Luton Town chief executive Gary Sweet has called for a salary cap in what he has labelled as the Championship 'mad house.'
The Town CEO was speaking to BBC Look East after a 5 Live investigation discovered that clubs in the second tier of English football ran up a record-high total of £307m in pre-tax losses in 2017-18.
It also found that despite the league bringing in its highest-ever revenue of £749m, overall spending on player and staff wages exceeded clubs' revenue by 11%, with the gap expected to widen to an all-time high for 2018-19 as over half of the clubs are spending more on wages than they make in income.
Meanwhile, with many teams recording significant losses over one or two seasons in an attempt to gain promotion to the Premier League, Sweet said: "We've got a situation where the rules say you're allowed to lose £39m over three years.
"So your starting point is, if you lose only £13m in one year, you've done well. You get a pat on the back. That's not our belief.
"That's not where we've come from.
"I'm grounded in a business school that says you've got to make a profit, or at least break even.
"We are not in a position where we can lose £13m per year.
"We haven't come in to it blindly. We've known all about the financial situation. But we were completely determined to do it our way and really not join in with the mad house.
"That's really the best way I can describe it.
"We don't have those people in the boardroom who can just throw dozens of millions or maybe hundreds of millions in to the pot over a few years to try and get to that next level.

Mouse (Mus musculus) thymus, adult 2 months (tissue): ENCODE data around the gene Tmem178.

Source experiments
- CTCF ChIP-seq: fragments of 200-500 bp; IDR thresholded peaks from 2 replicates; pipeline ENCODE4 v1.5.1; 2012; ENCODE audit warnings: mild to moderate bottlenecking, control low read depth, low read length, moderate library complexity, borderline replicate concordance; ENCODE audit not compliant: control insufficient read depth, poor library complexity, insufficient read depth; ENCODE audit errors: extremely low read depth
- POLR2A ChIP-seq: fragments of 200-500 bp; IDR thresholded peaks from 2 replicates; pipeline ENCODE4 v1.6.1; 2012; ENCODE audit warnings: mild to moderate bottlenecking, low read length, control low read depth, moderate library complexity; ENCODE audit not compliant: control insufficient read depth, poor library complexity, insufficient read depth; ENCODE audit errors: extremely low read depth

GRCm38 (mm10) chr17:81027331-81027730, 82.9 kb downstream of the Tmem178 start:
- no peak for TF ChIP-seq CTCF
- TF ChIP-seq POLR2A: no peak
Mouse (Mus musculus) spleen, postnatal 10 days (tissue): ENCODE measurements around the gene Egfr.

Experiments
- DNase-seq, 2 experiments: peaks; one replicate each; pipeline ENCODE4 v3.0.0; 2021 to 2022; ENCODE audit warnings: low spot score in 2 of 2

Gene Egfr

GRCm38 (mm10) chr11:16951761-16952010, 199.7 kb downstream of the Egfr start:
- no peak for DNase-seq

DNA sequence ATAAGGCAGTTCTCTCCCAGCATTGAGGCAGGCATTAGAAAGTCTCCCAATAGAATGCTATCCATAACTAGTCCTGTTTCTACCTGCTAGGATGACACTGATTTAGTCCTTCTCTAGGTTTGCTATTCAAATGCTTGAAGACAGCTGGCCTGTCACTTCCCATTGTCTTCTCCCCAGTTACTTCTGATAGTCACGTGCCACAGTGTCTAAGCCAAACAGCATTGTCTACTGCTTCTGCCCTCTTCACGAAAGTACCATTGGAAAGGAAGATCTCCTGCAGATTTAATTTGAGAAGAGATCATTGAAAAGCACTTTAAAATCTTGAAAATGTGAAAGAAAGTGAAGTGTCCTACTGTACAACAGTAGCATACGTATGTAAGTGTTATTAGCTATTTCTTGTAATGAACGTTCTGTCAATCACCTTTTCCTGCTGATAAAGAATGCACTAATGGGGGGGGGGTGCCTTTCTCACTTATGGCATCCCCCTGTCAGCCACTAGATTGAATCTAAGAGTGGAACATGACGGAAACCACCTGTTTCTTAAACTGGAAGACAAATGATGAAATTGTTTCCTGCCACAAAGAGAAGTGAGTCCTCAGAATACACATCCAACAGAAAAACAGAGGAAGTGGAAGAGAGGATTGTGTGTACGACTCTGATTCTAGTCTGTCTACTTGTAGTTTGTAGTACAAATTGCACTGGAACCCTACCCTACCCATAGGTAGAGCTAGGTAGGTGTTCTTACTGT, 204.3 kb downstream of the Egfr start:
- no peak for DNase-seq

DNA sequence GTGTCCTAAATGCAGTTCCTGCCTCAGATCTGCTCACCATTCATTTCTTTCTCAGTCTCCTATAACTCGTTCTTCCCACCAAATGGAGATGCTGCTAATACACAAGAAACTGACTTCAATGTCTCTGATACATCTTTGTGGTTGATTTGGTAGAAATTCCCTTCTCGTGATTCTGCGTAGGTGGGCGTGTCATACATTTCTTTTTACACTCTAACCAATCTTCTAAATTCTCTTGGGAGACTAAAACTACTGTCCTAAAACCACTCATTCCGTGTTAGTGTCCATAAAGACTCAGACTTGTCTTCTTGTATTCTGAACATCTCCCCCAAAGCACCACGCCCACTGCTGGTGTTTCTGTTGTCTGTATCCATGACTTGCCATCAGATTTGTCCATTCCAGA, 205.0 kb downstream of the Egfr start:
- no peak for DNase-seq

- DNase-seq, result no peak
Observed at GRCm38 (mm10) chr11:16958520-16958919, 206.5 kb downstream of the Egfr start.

"What would I do? I would certainly bring in a salary cap. We run our own salary cap, it's self-policed.
"We're still operating on the League Two and League One financial fair play rule, salary cost management, (whereby) we couldn't spend any more than 60% of our turnover on player salaries.
"I would bring in a cap on agents' fees. You perhaps could only get promoted, for example, if you (break even) and you're clean."
The Hatters have had a tough start to life back in the Championship after over a decade underway, with new manager Graeme Jones leading them to fourth bottom after 22 games, two points clear of the drop zone.
Sweet believes they are capable of staying up despite the clear disadvantage in financial power, adding: "There are more currencies in football than money.
"The first one being points on the board, but the second one being a lot of ethical and moral values that we hold.
"Those are some of the things that do tend to be compromised when you get individuals or companies or even countries come in to buy football clubs with the pure intent of ambition or ego.
"We feel that we want to climb as far as we possibly can without really changing the core culture of the football club that we've created.
"I think, when we speak to supporters, that's what they want too."